– This article was originally published by Akash Shrestha in the Himalayan Times on the November 25, 2018
Education is a fundamental right of all Nepalis. But what does that mean for Nepal going forward? If every citizen has a constitutional right, then the state has the fundamental duty to ensure that. How do we approach the delivery of basic public education in Federal Nepal? Does government even have to be in the business of providing education itself? Yes, there is now a big challenge ahead for local governments, but that also means that these are times to learn from other innovations, within the country and beyond. At this juncture, it will be helpful to take a step back and take stock of what has been done and achieved so far in Nepal, where we stand right now, and assess what opportunities and alternatives lie ahead for us.
The rationale for government investment in education is that education creates positive externalities, for individuals and the society. For a country like Nepal, it means that education can play a significant role in enhancing productivity of its human resource, bolstering economic growth and reducing poverty.
Government of Nepal has made public education one of its priority areas of investment over the years. Every year, this investment has grown. The fiscal year of 2017/18 saw the Nepalese government allocate NPR. 127 billion to education sector—a historical allocation. If we observe the most recent fifteen years, we are also spending over NPR. 1.4 trillion on improving various other aspects of our public education, like teacher training programs, student enrollment programs, food for education programs, etc. It is important to note here that these programs have, to a certain extent (if not a hundred percent), met their objectives.
But since this is not any individual’s or a private business’s investment but rather that comes from all taxpayers of the nation altogether, it is important to critically review the impact and efficiency of this kind of investment. We can clearly notice a disconnect that exists today between all the spending on public education and its outcomes. Pass rates, for instance, says a lot about their performance. More importantly, some of the other indicators that we can use to gauge the impact of this investment, viz. preparation of students for higher level degrees, creating a supply of competitive human resource that meets the demand of the market, or the overall benefit that accrues to the society, also show that our education system has been failing to produce justifiable outcomes.
This also shows that while it is important to create opportunities for students to enroll in schools, or train teachers via different dedicated programs like the ones our government has been running, its success does not necessarily equate to a quality education system. These interventions thus seem more like therapeutic solutions to the structural problems that exist in our education system but not a curative one altogether.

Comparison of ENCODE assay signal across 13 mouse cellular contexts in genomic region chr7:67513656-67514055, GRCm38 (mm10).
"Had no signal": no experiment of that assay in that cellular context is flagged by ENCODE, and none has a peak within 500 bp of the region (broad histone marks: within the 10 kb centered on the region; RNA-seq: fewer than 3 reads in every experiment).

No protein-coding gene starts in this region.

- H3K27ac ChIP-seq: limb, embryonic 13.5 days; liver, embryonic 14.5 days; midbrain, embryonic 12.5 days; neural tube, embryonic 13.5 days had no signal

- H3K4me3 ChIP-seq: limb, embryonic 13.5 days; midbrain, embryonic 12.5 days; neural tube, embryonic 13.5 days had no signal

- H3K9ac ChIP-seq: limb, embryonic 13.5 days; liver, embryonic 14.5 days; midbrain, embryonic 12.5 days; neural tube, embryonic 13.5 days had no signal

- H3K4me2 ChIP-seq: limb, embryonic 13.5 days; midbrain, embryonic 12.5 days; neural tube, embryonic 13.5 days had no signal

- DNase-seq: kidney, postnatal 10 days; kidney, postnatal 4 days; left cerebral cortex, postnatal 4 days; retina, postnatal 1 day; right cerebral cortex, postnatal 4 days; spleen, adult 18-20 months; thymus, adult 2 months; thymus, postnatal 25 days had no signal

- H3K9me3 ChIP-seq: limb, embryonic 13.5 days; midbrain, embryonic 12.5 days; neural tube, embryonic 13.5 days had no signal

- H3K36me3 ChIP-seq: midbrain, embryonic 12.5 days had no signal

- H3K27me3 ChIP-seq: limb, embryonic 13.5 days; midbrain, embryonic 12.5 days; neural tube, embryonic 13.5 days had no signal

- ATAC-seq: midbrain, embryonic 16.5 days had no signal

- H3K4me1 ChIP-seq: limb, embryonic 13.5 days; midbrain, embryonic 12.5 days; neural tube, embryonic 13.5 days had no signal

Now while spending has failed to draw desired result, the cost of public education has surged to unprecedented levels. One of the recent studies conducted by Samriddhi Foundation in Jhapa found that the cost of producing one graduate in public schools is NPR. 27,883. This, is only NPR 700 less than average private schools—the very private schools that often are referred to as immoral profiteers in so many of our public discourses.
What are truly needed in our public education are provisions that create more accountability towards student performances and programs that incentivize schools, teachers and parents. Considering that the planned interventions of the last six decades of Nepalese public education system has largely failed to deliver this, we can say that the need of the hour is a structural reform in the way we deliver public education in Nepal.
With the new Constitution there is opportunity for the local governments to make a big departure. Under the unitary government, the inefficiency of the government and its machineries could have been used as a scapegoat against such dismal performance. But now, with basic and secondary education under their belt, it will be their duty to ensure that public education delivers. As agents of its citizens, they will also be held to account for quality of investment in public education. They could opt to pilot alternative models of delivering public education within their jurisdictions. There are many alternatives to availing from the idea of Public Private Partnership in enhancing public education in Federal Nepal.
At this point, we could also learn from what all reforms other countries have tried and what worked and what did not. Of course, the mere fact that a certain system worked in country X or Y does not necessarily mean that it will work in Nepal as well. Nepal will need its own home-grown solution to its problems.
During much of the last six decades of public education in Nepal, we have focused on only one form of delivering education – by government, through funding and running public schools. As Nepal undergoes this massive change in its entire governance and as we create new and empowered sub-national entities, now is the right time to be discussing alternative policy options for enhancing public education in Nepal.